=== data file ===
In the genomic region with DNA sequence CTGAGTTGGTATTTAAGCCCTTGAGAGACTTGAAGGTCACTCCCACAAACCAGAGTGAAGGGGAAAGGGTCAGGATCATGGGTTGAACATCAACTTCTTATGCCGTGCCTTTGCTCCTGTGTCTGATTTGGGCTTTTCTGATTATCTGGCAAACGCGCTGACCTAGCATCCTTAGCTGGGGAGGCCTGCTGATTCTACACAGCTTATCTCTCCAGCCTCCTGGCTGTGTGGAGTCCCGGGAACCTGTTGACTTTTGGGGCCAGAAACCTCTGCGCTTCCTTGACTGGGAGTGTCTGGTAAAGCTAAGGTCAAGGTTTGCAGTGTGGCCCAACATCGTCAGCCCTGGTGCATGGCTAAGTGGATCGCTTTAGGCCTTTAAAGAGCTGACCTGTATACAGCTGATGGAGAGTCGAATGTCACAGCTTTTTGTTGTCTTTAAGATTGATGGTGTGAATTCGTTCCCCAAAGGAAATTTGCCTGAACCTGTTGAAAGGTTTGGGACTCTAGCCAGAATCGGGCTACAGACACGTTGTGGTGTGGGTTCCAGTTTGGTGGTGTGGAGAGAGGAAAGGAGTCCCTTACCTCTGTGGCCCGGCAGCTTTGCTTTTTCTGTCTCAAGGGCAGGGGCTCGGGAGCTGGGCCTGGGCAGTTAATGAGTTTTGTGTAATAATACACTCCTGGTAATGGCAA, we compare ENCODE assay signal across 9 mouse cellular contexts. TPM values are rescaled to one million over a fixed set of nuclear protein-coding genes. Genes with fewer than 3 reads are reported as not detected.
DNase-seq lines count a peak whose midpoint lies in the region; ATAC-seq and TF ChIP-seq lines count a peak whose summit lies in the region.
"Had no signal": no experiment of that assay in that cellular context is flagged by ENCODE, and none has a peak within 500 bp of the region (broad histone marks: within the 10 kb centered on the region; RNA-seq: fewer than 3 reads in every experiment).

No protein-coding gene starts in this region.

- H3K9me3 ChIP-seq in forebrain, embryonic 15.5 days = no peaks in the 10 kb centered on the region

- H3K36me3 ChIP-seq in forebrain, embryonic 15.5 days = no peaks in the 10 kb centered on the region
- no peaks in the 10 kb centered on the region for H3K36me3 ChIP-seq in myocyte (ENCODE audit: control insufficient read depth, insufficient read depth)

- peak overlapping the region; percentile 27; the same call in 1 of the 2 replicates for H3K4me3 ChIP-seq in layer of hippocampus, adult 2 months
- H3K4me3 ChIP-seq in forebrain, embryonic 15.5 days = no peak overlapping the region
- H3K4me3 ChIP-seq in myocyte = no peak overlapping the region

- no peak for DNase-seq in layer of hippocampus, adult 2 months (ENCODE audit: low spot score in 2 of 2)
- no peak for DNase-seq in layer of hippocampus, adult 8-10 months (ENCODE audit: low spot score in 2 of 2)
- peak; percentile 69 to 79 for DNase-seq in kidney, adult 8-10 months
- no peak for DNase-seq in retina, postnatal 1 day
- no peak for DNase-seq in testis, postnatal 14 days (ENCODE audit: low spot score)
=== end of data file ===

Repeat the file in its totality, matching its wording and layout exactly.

In the genomic region with DNA sequence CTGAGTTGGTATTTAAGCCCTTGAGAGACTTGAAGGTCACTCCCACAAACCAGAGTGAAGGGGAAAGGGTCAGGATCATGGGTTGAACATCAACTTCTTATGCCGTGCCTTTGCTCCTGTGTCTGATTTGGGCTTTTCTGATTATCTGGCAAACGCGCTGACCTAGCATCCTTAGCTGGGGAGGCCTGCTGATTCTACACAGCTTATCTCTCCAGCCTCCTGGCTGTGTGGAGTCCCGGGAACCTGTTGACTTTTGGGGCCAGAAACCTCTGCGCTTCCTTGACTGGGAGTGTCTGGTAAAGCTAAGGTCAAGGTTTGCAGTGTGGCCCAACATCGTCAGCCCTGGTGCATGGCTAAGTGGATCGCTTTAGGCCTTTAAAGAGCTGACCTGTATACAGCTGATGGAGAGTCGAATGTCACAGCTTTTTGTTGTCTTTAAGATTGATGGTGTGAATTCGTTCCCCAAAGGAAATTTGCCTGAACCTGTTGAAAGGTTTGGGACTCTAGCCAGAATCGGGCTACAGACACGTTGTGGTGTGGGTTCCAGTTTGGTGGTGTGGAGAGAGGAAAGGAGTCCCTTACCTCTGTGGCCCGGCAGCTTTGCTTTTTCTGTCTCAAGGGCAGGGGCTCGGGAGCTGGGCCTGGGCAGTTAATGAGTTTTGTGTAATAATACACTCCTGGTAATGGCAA, we compare ENCODE assay signal across 9 mouse cellular contexts. TPM values are rescaled to one million over a fixed set of nuclear protein-coding genes. Genes with fewer than 3 reads are reported as not detected.
DNase-seq lines count a peak whose midpoint lies in the region; ATAC-seq and TF ChIP-seq lines count a peak whose summit lies in the region.
"Had no signal": no experiment of that assay in that cellular context is flagged by ENCODE, and none has a peak within 500 bp of the region (broad histone marks: within the 10 kb centered on the region; RNA-seq: fewer than 3 reads in every experiment).

No protein-coding gene starts in this region.

- H3K9me3 ChIP-seq in forebrain, embryonic 15.5 days = no peaks in the 10 kb centered on the region

- H3K36me3 ChIP-seq in forebrain, embryonic 15.5 days = no peaks in the 10 kb centered on the region
- no peaks in the 10 kb centered on the region for H3K36me3 ChIP-seq in myocyte (ENCODE audit: control insufficient read depth, insufficient read depth)

- peak overlapping the region; percentile 27; the same call in 1 of the 2 replicates for H3K4me3 ChIP-seq in layer of hippocampus, adult 2 months
- H3K4me3 ChIP-seq in forebrain, embryonic 15.5 days = no peak overlapping the region
- H3K4me3 ChIP-seq in myocyte = no peak overlapping the region

- no peak for DNase-seq in layer of hippocampus, adult 2 months (ENCODE audit: low spot score in 2 of 2)
- no peak for DNase-seq in layer of hippocampus, adult 8-10 months (ENCODE audit: low spot score in 2 of 2)
- peak; percentile 69 to 79 for DNase-seq in kidney, adult 8-10 months
- no peak for DNase-seq in retina, postnatal 1 day
- no peak for DNase-seq in testis, postnatal 14 days (ENCODE audit: low spot score)